The decision also likely lowers the odds that the Supreme Court will choose this case to make its first broad pronouncement on sensitive places, if the challengers do seek certiorari as to the CCIA provisions that the Second Circuit allowed to remain in effect. It’s worth noting here that Antonyuk ultimately found that the plaintiffs in that case lacked standing to challenge a number of sensitive-places restrictions in the CCIA, including the much-publicized ban on carrying guns in the area surrounding Times Square and the ban on carrying guns at sporting events. Therefore, the district court did not reach the merits on those challenges. The Second Circuit decision suggests, however, that those prohibitions are permissible by crediting a historical tradition of banning guns in especially crowded areas (how far that rationale stretches, especially with regard to the Times Square ban, remains up for debate).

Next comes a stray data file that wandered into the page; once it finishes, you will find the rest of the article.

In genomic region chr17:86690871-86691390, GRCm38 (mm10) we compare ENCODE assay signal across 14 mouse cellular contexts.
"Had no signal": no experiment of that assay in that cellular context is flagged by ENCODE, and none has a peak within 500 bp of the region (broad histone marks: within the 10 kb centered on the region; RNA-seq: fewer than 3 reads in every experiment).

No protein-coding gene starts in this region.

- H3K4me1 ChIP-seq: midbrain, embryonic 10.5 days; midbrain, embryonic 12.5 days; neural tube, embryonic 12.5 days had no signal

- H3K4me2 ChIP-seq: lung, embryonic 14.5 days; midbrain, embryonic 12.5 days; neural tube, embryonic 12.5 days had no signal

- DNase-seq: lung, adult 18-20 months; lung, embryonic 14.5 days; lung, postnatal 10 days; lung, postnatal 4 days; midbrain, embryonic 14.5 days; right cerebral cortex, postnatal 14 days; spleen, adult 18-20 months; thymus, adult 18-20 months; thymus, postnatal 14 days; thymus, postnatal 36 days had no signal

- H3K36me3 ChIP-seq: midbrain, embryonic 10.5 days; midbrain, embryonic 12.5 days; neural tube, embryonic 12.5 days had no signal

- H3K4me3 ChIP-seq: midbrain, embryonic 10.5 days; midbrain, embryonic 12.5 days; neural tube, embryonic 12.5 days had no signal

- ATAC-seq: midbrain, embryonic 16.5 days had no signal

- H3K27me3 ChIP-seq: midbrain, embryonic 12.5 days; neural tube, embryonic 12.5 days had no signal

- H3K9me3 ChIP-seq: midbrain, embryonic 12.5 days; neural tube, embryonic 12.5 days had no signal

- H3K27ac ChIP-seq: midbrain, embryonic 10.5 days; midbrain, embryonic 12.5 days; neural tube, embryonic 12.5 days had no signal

Finally, some of the issues that doomed certain provisions of the New York law before the Second Circuit likely could have been avoided in the first instance with better legislative drafting. By acting quickly, the state made drafting mistakes that have caused problems in subsequent litigation. For example, New York has now amended the CCIA in several ways—including paring back the “place of worship” ban and modifying the ban on guns in parks to exclude certain forest preserves. Greater clarity in drafting the social-media requirement might also have avoided the outcome here, as the state could presumably have instituted a process to preserve the anonymity of applicants’ pseudonymous social media handles from all but the relevant licensing official. That doesn’t necessarily mean the CCIA itself is suspect, but it does warrant a probing judicial inquiry and, perhaps, greater skepticism toward the state’s intentions than evinced by the Antonyuk panel in some instances. The Antonyuk decision thus might provide lessons for other states that have, or are considering, licensing reform post-Bruen.
 The opinion was issued jointly by all three judges on the panel: Judge Eunice Lee (a Biden appointee) and Senior Judges Dennis Jacobs (George H.W. Bush) and Gerard Lynch (Obama).
 The New York law, as originally enacted, required each applicant to submit “a list of former and current social media accounts of the applicant from the past three years.”